Visual Evoked Potential Test

Visual Evoked Potential Test

(VEP)

Definition

A visual evoked potential test (VEP) measures electrical activity in the brain when a person is exposed to brief visual stimuli.

Optic Nerve and Muscles

AR00018_96472_optic
Copyright © Nucleus Medical Media, Inc.

Reasons for Test

This test is done to:

  • Diagnose and monitor multiple sclerosis (MS)
  • Test vision in children and adults who are unable to read eye charts
  • Look for signs of optic nerve damage, tumors, or neuritis

Possible Complications

There are no complications from having this test.

What to Expect

Prior to Test

The care team may meet with you to talk about:

  • Washing your hair before the test.
  • Avoiding hair chemicals such as hair sprays and gels

Description of Test

Wires will be attached to your scalp with tape. A patch will be placed over one eye. You will watch a screen with your other eye. The process is then repeated with the opposite eye covered. A machine will record your brain wave activity.

The wires will be removed from your head.

How Long Will It Take?

About 45 minutes

Will It Hurt?

This test will not hurt.

Results

The doctor will discuss the results of the test with you.

Call Your Doctor

Call your doctor if you have any questions or concerns after the test.

If you think you have an emergency, call for medical help right away.

RESOURCES:

National Eye Institute
https://nei.nih.gov
National Multiple Sclerosis Society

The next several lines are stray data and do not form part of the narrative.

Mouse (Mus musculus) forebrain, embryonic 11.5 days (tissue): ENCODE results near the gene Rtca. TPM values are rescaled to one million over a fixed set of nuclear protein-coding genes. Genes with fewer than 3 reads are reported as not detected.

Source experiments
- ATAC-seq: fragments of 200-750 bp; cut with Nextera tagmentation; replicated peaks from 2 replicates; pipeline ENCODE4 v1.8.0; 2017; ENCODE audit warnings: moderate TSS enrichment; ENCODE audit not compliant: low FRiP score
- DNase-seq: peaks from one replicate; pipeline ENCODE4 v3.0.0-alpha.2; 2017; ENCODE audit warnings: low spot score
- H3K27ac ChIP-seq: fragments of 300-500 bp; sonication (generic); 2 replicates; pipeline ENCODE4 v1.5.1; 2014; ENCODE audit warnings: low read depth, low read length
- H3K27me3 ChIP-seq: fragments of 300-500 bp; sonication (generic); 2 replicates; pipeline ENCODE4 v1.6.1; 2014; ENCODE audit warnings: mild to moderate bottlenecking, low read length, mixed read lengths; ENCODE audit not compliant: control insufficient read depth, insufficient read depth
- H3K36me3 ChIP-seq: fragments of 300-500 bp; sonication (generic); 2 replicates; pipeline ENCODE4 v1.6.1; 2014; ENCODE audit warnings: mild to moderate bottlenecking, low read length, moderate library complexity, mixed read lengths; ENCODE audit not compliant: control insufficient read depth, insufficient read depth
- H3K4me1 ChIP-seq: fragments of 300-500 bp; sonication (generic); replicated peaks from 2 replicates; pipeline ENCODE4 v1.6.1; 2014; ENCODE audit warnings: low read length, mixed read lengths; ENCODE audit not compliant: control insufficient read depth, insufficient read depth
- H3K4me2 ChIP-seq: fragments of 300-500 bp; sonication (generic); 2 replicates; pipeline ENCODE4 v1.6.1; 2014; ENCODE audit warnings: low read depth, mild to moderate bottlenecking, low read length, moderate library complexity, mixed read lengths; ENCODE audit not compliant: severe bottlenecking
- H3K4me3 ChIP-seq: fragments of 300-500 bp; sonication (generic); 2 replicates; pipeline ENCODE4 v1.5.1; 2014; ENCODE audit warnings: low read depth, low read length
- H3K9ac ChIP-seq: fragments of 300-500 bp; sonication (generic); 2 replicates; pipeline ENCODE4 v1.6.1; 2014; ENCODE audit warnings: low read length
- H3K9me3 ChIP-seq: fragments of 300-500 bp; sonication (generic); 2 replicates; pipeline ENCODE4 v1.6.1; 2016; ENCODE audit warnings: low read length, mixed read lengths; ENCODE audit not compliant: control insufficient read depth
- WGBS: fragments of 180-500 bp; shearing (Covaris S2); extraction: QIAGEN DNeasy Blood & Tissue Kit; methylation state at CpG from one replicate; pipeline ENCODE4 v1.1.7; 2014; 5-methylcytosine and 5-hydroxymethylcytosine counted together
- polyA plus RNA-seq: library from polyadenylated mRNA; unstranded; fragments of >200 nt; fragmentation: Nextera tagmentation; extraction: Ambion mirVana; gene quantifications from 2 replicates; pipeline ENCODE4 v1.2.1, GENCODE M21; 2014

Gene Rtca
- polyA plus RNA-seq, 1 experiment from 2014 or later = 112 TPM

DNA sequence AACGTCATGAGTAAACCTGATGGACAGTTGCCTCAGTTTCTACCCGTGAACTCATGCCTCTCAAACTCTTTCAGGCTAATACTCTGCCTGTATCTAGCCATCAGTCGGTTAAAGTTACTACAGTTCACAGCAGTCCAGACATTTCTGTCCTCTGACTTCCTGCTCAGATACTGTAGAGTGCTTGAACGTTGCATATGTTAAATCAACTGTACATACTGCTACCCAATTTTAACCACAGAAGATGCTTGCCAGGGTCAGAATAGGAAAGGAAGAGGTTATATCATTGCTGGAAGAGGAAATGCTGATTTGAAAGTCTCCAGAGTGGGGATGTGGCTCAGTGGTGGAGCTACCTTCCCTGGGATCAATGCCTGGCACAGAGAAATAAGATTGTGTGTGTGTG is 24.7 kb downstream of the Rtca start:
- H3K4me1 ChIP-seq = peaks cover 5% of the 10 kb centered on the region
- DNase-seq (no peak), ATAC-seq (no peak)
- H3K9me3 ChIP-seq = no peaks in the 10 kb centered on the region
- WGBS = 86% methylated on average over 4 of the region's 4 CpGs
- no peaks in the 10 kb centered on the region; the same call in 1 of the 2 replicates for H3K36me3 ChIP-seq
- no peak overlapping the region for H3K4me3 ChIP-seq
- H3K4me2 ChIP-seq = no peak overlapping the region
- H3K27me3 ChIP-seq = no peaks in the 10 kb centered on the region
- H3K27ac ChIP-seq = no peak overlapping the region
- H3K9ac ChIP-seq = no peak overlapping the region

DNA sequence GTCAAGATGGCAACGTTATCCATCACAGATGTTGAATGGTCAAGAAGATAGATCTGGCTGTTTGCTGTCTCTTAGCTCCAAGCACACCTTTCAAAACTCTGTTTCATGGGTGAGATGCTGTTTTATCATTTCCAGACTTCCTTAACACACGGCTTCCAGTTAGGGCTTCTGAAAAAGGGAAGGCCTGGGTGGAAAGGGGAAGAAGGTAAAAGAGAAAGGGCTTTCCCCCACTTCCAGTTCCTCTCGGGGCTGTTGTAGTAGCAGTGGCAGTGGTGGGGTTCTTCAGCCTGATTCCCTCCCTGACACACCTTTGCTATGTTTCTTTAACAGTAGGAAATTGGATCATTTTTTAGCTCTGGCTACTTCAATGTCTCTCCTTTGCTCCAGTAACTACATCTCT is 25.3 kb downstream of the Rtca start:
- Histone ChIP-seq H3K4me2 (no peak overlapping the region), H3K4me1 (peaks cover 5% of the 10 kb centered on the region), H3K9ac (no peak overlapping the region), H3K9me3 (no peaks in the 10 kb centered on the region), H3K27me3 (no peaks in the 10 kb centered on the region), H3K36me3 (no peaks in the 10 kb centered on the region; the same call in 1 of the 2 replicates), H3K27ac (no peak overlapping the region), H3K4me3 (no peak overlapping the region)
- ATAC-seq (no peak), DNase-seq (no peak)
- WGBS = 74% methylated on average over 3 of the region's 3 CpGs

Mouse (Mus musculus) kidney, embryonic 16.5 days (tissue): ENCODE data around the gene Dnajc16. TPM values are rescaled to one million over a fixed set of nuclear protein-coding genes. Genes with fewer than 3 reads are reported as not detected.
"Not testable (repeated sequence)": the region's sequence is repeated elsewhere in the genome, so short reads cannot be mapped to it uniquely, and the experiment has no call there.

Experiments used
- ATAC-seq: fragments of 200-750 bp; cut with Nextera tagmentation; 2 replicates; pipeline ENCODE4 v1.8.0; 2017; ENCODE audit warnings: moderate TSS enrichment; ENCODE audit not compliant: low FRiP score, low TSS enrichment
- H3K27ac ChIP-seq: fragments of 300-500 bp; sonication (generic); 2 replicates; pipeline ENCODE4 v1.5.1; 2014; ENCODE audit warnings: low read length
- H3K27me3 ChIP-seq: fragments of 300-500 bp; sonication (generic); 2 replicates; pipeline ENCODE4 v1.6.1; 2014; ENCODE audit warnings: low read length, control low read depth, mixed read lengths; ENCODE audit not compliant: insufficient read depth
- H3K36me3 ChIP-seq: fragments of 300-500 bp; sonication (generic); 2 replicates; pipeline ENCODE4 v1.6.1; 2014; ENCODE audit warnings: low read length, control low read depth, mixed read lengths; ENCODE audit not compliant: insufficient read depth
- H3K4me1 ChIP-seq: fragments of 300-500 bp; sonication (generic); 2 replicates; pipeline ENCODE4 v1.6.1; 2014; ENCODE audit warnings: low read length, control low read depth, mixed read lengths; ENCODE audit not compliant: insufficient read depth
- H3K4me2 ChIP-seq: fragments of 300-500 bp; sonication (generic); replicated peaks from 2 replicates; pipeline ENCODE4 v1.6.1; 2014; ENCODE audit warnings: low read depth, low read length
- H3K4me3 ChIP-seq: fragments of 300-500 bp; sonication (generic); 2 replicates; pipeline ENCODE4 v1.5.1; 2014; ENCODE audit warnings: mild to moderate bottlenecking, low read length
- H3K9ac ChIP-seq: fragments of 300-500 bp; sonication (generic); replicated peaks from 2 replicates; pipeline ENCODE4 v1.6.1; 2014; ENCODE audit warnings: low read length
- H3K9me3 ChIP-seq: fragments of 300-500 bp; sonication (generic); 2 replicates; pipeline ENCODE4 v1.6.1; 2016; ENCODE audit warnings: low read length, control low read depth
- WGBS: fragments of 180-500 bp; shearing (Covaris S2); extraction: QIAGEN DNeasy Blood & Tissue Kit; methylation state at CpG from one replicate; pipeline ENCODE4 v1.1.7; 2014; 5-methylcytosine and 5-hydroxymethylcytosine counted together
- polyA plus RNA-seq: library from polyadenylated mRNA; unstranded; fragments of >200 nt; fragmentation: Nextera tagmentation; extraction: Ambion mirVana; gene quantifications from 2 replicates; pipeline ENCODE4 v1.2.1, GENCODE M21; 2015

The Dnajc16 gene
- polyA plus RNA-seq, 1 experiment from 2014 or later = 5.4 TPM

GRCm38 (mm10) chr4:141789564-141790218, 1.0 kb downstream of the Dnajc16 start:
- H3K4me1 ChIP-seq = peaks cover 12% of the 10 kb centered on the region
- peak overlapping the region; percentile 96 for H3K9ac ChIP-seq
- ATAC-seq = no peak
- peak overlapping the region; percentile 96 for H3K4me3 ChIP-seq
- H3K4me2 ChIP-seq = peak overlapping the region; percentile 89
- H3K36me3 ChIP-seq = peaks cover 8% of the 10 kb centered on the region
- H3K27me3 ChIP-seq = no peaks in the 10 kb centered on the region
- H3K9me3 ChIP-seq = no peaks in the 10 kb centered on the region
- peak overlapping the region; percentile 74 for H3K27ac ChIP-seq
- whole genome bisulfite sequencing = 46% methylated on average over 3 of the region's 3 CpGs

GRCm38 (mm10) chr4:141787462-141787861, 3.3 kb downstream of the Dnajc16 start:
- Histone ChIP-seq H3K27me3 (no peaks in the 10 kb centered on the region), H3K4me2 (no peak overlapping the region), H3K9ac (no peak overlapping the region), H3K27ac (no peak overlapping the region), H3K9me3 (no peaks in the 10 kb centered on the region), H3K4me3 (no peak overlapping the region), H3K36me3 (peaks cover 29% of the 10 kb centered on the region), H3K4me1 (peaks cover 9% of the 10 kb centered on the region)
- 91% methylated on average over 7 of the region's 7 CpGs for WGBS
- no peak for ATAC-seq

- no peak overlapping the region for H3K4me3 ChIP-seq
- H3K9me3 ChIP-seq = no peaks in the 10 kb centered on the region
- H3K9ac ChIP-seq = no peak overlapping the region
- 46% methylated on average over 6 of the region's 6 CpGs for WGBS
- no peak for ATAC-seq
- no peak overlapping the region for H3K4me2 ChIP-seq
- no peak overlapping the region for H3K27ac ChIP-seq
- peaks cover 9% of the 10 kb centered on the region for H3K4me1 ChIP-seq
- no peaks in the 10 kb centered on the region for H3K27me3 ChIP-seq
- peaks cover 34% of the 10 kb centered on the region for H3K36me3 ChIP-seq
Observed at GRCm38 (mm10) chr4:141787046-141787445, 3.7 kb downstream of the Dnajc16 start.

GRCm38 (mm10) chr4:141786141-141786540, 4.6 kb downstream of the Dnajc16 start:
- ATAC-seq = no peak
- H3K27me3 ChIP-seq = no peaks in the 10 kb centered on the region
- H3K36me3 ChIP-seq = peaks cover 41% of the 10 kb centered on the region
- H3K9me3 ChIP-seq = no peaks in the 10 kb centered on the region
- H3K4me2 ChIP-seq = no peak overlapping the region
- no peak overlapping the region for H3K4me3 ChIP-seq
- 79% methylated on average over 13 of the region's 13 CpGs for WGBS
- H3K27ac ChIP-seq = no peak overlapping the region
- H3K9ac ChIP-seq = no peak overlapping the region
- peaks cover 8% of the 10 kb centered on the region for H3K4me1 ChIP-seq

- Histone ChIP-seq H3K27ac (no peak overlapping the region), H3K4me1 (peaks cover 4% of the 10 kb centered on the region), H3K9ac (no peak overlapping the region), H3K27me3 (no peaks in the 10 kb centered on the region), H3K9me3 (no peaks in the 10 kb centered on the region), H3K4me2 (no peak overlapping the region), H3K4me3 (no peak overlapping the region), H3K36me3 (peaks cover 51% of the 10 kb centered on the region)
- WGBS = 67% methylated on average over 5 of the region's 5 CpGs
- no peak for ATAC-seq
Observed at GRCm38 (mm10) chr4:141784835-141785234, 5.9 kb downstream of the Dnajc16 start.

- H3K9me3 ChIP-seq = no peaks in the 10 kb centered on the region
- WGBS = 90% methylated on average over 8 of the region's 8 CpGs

http://www.nationalmssociety.org

CANADIAN RESOURCES:

Canadian Association of Optometrists
http://www.opto.ca
Canadian Ophthalmological Society
http://www.cos-sco.ca

References:

Evoked potentials (EP). National Multiple Sclerosis Society website. Available at: https://secure.nationalmssociety.org/docs/HOM/evoked.pdf. Accessed October 1, 2020.
National Institute for Health and Care Excellence (NICE). Management of multiple sclerosis in primary and secondary care. NICE 2014 Oct:CG186.
Sensory evoked potentials studies. Johns Hopkins Medicine website. Available at:
...(Click grey area to select URL)
Accessed October 1, 2020.
Visually evoked potentials. Webvision website. Available at:
...(Click grey area to select URL)
Accessed October 1, 2020.
Last reviewed September 2020 by EBSCO Medical Review Board Rimas Lukas, MD
Last Updated: 5/25/2021

EBSCO Information Services is fully accredited by URAC. URAC is an independent, nonprofit health care accrediting organization dedicated to promoting health care quality through accreditation, certification and commendation.

This content is reviewed regularly and is updated when new and relevant evidence is made available. This information is neither intended nor implied to be a substitute for professional medical advice. Always seek the advice of your physician or other qualified health provider prior to starting any new treatment or with questions regarding a medical condition.

To send comments or feedback to our Editorial Team regarding the content please email us at healthlibrarysupport@ebsco.com. Our Health Library Support team will respond to your email request within 2 business days.

Home |Terms and Conditions |Concerned About Privacy? |Accessibility |Careers |For Employers and Medical Plan Providers

You may also be looking for: CVS/pharmacy | MinuteClinic | Specialty Pharmacy | SilverScript | Accordant